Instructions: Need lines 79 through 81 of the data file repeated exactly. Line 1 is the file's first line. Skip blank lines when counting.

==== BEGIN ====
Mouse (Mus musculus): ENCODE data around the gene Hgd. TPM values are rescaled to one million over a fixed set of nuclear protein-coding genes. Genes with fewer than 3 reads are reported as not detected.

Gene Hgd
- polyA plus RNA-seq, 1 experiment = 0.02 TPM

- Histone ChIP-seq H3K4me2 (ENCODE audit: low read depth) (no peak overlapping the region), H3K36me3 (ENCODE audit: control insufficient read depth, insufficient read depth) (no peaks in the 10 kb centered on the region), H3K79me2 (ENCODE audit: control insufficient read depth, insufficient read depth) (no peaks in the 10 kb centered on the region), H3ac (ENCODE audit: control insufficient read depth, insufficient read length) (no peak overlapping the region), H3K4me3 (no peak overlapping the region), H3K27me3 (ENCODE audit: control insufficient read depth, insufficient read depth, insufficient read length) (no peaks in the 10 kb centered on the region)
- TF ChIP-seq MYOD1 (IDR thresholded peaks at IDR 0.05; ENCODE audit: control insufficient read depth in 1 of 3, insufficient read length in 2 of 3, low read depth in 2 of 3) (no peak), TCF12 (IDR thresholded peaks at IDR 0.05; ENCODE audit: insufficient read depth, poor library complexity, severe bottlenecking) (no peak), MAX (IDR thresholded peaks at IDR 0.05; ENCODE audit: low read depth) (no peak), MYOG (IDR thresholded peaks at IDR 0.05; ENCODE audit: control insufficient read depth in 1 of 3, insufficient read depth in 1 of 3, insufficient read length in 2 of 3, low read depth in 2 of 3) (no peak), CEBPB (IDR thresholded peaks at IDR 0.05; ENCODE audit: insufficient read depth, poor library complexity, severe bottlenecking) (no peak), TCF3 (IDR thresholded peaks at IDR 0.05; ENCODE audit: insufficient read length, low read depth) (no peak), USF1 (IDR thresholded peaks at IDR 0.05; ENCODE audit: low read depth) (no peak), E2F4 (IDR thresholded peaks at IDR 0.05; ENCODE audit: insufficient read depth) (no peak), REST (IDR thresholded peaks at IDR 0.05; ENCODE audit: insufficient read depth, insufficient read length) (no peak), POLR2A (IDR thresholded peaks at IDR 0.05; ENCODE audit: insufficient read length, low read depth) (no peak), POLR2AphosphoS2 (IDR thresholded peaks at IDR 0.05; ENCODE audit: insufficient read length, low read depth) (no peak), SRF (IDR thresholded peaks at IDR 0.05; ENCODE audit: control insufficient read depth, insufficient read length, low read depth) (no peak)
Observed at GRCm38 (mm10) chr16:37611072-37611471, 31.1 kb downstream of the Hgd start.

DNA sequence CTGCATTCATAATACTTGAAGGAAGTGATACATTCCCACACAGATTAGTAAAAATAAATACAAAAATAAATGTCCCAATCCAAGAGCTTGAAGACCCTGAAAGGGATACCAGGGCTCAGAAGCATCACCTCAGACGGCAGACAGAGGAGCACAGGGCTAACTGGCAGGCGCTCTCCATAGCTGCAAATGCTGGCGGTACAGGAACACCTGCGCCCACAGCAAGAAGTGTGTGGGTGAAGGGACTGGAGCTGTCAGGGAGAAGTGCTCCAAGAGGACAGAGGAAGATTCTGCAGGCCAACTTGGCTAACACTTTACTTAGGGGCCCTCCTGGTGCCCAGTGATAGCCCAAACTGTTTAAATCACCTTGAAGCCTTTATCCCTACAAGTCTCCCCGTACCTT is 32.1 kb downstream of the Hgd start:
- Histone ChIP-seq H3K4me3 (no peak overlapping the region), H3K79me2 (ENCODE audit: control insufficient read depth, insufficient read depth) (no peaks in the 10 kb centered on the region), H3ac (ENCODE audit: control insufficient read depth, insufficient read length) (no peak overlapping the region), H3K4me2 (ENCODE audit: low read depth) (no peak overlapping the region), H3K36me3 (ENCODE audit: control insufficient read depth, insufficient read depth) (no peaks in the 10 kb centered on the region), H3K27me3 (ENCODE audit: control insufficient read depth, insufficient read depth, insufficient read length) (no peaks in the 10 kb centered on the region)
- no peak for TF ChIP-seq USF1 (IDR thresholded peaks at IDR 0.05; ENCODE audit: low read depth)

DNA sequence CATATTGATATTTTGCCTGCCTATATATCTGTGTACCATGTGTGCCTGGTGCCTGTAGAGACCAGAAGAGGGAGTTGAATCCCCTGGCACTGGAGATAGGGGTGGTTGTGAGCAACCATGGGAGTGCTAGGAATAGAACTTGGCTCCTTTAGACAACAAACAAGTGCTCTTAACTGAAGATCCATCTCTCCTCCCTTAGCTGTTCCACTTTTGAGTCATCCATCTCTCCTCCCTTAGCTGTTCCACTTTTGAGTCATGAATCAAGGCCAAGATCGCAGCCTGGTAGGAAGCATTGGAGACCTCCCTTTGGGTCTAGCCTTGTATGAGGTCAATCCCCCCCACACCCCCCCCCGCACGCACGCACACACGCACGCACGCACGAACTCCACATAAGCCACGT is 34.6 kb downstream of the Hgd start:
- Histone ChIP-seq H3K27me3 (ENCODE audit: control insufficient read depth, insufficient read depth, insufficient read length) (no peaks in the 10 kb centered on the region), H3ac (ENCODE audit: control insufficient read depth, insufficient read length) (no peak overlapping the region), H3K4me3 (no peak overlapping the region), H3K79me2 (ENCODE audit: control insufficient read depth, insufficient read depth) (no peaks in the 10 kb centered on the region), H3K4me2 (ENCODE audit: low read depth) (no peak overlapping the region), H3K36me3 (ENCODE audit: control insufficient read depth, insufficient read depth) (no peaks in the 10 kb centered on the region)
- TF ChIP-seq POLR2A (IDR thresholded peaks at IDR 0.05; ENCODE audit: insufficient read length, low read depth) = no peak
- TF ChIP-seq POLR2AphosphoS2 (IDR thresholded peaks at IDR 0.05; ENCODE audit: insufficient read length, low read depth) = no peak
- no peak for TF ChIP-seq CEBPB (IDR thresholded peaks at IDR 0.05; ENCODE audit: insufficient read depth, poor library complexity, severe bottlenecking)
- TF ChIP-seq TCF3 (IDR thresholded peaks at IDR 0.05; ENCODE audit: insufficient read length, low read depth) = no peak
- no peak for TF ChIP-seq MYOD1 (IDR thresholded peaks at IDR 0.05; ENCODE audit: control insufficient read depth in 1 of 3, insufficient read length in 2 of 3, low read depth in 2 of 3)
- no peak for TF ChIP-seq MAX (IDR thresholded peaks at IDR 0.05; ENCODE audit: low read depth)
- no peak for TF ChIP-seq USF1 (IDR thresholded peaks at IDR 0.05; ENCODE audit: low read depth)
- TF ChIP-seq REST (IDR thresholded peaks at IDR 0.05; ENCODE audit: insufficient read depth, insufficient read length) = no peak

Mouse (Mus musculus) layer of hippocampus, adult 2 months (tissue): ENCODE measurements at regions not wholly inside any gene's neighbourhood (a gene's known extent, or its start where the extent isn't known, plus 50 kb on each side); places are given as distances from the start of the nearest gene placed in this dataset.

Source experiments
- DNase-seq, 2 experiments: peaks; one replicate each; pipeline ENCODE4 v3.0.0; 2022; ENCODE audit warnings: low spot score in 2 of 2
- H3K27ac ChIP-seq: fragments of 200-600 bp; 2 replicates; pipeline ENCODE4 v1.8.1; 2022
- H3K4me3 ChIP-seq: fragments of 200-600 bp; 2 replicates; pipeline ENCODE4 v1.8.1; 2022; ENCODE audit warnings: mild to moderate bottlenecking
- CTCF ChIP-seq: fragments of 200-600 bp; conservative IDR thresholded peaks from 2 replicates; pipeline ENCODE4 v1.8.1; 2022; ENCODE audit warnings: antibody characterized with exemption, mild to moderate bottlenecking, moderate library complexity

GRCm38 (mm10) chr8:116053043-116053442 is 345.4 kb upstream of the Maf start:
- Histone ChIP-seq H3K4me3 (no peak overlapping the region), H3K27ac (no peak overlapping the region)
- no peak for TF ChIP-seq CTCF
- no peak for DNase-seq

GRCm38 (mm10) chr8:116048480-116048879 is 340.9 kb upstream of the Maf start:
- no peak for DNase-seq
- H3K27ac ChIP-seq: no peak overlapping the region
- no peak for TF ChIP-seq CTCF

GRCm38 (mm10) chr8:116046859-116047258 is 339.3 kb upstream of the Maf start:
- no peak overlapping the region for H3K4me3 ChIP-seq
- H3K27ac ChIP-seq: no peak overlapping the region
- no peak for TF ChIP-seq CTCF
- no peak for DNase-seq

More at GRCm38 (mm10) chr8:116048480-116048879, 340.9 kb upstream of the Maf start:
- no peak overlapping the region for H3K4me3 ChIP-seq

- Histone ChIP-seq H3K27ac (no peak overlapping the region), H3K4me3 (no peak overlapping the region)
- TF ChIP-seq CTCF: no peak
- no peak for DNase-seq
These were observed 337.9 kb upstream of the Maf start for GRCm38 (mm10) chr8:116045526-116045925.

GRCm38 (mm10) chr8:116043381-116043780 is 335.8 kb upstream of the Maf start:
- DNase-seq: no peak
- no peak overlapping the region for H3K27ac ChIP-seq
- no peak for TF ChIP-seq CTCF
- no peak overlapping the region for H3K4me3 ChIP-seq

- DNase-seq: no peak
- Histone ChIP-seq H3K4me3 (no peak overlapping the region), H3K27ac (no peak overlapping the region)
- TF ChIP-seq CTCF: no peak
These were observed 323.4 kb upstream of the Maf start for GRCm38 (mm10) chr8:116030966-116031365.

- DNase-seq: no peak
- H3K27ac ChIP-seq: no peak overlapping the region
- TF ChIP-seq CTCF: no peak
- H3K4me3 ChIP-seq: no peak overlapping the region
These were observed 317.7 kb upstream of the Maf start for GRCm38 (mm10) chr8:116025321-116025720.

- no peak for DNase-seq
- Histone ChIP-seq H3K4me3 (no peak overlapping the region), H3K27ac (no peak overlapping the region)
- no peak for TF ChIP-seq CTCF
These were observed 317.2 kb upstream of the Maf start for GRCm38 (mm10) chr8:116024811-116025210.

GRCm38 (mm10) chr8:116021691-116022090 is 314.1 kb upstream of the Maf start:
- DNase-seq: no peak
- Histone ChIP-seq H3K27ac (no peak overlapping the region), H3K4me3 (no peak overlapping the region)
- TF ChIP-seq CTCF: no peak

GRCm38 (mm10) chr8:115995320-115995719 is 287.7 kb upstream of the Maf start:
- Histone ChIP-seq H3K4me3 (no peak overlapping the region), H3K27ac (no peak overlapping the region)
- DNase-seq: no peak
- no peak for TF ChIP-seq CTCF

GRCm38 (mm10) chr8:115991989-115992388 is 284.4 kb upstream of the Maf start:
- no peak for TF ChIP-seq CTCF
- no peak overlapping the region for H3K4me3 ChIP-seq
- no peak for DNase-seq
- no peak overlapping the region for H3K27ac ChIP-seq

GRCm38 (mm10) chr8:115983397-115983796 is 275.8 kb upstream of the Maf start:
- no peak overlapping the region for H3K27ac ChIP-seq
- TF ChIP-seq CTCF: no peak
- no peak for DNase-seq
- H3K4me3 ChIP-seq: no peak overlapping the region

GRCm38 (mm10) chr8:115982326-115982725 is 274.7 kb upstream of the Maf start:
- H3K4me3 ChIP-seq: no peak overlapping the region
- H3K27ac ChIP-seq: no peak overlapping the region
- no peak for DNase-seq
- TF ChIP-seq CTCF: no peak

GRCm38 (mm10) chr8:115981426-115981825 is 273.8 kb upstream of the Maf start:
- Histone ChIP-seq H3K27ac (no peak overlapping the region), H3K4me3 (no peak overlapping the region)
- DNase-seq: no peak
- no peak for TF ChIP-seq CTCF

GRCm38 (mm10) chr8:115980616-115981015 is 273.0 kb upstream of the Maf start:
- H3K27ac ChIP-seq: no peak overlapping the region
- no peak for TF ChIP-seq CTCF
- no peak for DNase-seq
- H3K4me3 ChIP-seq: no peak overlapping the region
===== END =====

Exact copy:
- no peak for DNase-seq
- H3K4me3 ChIP-seq: no peak overlapping the region

GRCm38 (mm10) chr8:115982326-115982725 is 274.7 kb upstream of the Maf start: